I then have a global variable which will point to the actual class
type to instantiate.
DefaultCanvasClass: TfpgCanvasBaseClass = nil;
Then somewhere early on in your project you can define which Canvas
class to use by simply doing the following...
DefaultCanvasClass := TfpgCanvas;
DefaultCanvasClass := TAgg2D;
Here is the simple factory method that the Window class uses to
instantiate a new Canvas object.
Excuse the Writeln() statements and comment - they are for debugging purposes.
function TfpgWindow.CreateCanvas: TfpgCanvasBase;
writeln(' DefaultCanvasClass = ' + DefaultCanvasClass.ClassName);
// result := TAgg2D.Create(self);
// result := TfpgCanvas.Create(self);
Result := DefaultCanvasClass.Create(self);
I then have Writeln() statements in each Canvas constructor outputting
the name of that class. So when a TfpgCanvas instance is created, the
output should be similar to the class hierarchy listed above.
Now the problem...
Using the DefaultCanvasClass to create an instance, it seems to leave
out the latest class in the hierarchy. So if DefaultCanvasClass =
TfpgCanvas, I see console output as follows;
NOTE the missing TfpgCanvas. Needless to say my program crashes instantly.
The same happens when DefaultCanvasClass = TAgg2D. The console output is then.
Again, the actual TAgg2D class constructor is by-passed somehow?? Yet
the writeln() statement inside the CreateCanvas() method, which asks
for the ClassName of DefaultCanvasClass, DOES output the correct class
name. TfpgCanvas or TAgg2D.
Now if I change CreateCanvas() to create a instance of a Canvas class
directly - without the usage of DefaultCanvasClass... One of the two
commented out lines of code, then everything works fine. But
obviously, I don't want to hard-code which canvas class to use.
Can anybody see what I am doing wrong? I've tested with FPC 2.6.0,
2.6.1 and 2.7.1 under 64-bit Linux. All compilers give the same
results. Like I've said, I have used the Factory Method pattern many
times (though a bit more advanced than what I did here - normally
using a mapping class), and it always works well.
I took this global variable idea from the fptimer implementation,
which is part of FPC. I assume the fptimer implementation works
On 15 March 2012 11:36, Mattias Gaertner wrote:
> Is the constructor virtual?
I owe you a beer! :-)
The original constructor in TfpgCanvasBase was virtual, but some
descendant classes did a 'reintroduce' of the constructor which wasn't
virtual. Looking at the code now, the reintroduce isn't needed any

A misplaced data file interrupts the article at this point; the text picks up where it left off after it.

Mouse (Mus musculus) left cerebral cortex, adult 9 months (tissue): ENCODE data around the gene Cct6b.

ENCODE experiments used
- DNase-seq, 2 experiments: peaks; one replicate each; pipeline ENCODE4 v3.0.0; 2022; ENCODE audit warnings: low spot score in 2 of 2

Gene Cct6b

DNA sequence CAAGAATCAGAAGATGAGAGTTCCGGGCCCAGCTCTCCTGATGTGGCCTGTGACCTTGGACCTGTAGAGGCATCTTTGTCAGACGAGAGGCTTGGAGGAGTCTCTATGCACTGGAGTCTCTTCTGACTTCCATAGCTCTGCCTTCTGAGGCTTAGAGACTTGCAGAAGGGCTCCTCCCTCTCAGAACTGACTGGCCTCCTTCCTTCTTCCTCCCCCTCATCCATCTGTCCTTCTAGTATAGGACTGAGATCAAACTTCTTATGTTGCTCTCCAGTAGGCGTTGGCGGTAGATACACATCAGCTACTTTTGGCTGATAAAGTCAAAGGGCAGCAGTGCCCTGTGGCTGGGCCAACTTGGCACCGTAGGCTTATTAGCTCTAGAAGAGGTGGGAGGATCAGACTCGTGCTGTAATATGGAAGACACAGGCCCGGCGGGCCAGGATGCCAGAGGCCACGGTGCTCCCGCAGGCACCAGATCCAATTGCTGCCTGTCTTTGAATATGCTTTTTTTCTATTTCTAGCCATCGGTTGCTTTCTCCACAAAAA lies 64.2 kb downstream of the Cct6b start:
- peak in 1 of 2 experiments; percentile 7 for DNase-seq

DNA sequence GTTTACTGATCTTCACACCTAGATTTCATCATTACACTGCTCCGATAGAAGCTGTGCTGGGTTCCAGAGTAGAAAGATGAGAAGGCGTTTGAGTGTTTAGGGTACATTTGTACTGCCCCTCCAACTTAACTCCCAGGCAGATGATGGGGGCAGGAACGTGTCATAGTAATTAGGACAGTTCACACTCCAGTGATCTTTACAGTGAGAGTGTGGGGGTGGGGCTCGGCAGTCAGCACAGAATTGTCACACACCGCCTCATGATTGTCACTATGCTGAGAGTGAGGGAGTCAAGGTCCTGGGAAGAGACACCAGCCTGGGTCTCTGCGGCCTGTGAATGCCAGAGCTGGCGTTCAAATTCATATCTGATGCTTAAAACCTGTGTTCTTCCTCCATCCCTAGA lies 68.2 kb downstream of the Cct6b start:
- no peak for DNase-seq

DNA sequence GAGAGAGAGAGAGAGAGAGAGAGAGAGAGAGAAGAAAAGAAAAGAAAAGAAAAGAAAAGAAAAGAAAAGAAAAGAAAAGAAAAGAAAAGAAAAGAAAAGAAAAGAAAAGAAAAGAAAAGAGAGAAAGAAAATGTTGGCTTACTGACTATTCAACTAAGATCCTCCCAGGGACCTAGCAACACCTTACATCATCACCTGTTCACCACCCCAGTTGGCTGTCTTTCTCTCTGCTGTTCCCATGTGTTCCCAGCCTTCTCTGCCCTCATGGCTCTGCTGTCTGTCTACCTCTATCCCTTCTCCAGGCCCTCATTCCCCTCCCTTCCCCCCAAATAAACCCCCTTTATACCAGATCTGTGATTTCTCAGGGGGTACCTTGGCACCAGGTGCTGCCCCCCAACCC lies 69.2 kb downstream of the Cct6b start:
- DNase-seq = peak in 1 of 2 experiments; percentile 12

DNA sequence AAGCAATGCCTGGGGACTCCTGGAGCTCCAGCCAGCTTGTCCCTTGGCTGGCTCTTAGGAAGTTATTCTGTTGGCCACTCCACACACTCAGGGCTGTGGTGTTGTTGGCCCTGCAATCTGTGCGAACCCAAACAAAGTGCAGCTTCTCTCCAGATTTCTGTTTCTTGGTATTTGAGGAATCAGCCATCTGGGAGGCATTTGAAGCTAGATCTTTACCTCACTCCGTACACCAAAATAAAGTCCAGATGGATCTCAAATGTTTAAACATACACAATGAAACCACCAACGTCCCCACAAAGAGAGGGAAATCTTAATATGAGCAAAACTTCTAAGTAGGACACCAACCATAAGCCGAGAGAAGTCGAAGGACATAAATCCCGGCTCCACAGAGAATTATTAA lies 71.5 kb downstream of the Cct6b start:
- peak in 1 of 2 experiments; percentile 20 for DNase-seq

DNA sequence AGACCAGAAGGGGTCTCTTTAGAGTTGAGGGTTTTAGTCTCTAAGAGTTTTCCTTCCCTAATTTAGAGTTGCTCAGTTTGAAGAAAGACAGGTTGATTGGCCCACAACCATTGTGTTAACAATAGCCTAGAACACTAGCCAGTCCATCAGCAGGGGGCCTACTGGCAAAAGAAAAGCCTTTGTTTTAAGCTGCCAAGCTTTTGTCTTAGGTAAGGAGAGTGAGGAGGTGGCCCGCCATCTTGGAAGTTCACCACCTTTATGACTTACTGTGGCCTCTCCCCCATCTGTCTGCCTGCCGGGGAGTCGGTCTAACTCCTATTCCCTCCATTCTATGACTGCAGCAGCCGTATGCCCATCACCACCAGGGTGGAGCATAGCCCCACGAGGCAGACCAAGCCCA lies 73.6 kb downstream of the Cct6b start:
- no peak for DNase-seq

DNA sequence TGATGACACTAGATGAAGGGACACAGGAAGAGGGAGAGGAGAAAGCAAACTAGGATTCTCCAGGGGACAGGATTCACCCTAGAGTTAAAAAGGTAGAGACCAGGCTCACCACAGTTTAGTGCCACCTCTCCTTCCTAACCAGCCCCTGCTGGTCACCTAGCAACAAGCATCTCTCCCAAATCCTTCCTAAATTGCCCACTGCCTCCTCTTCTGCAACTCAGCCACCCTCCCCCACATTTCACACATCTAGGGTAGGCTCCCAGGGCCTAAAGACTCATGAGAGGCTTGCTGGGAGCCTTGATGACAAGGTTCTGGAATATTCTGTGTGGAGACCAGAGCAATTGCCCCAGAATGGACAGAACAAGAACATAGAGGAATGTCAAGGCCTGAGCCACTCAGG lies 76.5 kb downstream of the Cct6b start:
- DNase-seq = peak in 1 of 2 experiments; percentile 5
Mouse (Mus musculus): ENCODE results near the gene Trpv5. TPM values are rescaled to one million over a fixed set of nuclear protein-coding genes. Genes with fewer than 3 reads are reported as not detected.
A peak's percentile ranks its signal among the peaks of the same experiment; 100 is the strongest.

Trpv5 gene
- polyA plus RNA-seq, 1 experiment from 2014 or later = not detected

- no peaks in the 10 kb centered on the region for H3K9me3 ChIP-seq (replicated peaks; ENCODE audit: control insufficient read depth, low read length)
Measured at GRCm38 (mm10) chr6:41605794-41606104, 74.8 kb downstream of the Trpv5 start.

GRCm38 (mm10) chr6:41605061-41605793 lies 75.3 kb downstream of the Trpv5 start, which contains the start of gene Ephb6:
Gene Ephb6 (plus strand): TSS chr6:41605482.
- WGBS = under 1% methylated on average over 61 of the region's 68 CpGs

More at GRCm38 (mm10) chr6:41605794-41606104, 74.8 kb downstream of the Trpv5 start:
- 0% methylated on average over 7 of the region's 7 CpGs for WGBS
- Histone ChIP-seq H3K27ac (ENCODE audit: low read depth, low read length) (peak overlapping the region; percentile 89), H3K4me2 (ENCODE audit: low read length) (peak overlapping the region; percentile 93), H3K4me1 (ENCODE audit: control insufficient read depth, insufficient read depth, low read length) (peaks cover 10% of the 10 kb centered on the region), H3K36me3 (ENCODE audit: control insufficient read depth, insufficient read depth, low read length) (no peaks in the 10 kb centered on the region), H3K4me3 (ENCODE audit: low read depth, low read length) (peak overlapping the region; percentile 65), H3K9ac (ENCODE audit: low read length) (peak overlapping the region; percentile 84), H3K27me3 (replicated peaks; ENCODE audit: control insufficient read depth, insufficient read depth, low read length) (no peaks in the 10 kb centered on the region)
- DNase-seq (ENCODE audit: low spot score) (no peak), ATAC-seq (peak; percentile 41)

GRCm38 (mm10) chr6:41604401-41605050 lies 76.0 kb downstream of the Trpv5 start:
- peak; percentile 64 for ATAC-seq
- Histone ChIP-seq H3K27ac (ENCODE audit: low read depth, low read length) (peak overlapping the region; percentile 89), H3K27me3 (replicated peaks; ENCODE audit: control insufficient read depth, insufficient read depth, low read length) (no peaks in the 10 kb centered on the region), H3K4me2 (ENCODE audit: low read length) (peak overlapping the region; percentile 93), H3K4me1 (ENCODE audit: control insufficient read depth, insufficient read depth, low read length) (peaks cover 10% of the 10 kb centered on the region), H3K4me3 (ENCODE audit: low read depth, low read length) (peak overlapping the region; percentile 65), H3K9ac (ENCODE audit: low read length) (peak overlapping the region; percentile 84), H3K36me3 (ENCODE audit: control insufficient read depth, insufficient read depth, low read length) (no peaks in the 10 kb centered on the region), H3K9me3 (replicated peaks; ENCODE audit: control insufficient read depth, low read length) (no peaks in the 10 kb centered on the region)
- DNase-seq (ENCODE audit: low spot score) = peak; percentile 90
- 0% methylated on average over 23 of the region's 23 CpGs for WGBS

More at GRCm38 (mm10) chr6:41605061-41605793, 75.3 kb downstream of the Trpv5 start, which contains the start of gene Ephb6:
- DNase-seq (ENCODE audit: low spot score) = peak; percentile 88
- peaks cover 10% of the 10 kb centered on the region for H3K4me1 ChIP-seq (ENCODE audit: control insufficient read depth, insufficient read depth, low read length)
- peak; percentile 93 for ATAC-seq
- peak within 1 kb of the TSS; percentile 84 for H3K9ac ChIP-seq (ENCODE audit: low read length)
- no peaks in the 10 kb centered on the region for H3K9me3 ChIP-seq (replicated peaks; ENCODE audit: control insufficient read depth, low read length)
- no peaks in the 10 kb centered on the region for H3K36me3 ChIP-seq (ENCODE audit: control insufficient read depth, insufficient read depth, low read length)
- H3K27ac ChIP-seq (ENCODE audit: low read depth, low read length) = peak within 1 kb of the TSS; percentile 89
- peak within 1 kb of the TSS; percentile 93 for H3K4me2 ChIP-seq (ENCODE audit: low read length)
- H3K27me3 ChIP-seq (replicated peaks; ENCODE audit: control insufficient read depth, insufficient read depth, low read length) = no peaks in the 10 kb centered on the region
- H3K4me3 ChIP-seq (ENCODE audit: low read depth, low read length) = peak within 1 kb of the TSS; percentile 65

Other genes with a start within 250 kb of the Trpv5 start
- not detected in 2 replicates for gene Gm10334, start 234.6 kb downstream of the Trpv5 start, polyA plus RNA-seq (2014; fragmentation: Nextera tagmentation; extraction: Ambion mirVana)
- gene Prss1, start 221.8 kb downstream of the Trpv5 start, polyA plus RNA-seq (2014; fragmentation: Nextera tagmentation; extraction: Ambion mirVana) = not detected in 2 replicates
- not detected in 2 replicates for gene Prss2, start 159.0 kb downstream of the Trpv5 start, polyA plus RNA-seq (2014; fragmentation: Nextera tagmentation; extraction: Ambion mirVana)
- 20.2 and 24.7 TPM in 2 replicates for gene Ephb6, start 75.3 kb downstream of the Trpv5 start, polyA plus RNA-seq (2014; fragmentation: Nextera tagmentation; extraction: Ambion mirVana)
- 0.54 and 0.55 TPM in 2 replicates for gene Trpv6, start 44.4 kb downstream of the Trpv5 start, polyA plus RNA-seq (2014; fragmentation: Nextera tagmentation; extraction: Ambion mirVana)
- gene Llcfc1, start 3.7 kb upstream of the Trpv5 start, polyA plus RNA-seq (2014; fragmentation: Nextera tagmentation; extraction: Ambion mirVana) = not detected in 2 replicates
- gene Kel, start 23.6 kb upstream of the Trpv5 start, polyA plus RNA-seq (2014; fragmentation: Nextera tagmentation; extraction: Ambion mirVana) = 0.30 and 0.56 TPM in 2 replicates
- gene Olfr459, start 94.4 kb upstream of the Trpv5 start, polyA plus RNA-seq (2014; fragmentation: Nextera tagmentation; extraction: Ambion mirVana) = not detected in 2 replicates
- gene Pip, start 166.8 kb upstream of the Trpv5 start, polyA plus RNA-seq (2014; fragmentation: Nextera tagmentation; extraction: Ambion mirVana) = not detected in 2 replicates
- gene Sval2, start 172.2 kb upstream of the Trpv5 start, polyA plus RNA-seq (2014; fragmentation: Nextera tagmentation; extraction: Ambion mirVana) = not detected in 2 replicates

more and thus removed.
It works perfectly now, thanks!! fpGUI developers can now easily
switch between X11, GDI and AggPas canvas's. :-D
> From: Graeme Geldenhuys <[hidden email]>
>To: FPC-Pascal users discussions <[hidden email]>
>Sent: Thursday, March 15, 2012 7:11 AM
>Subject: Re: [fpc-pascal] class of - instance created is wrong
>On 15 March 2012 11:36, Mattias Gaertner wrote:
>> Is the constructor virtual?
>It works perfectly now, thanks!! fpGUI developers can now easily
>switch between X11, GDI and AggPas canvas's. :-D
Hi Graeme, this is completely off topic. Does AggPas works in 64bits Linux? I remember it didn't compile last year.
On 18 March 2012 08:03, Zaher Dirkey wrote:
> Would u push it to new repository (under ur account).
I'm planning to publish it to the fpGUI repository today.
> And why there is many of AggPas, what happened to the original one?
The original AggPas author only released AggPas as a zip / tarball
archive. There never was any public source code repository. The
original author also moved on, and created a commercial venture from
AggPas, now called CrossGL (Cross platform Graphics Library), so he
doesn't work on the original AggPas version any more.
Also, fpGUI can now use AggPas as the graphics library (instead of
XLib or GDI) - see the screenshot in the fpgui.development newsgroup.
Once fully tested, it will become the default graphics library for
fpGUI, so a copy of AggPas must be included with fpGUI to compile.
As for Lazarus including a copy of AggPas - I have no idea what was
the plans behind that. They will never use AggPas as a graphics
library for LCL, because it is not "native". Lazarus's AggPas package
is also not a default installed package in Lazarus IDE as far as I
know. So it seems the thinking was to supply an optional and more
powerful Canvas class, compared to the default LCL Canvas, for those
developers that need it in specialised projects.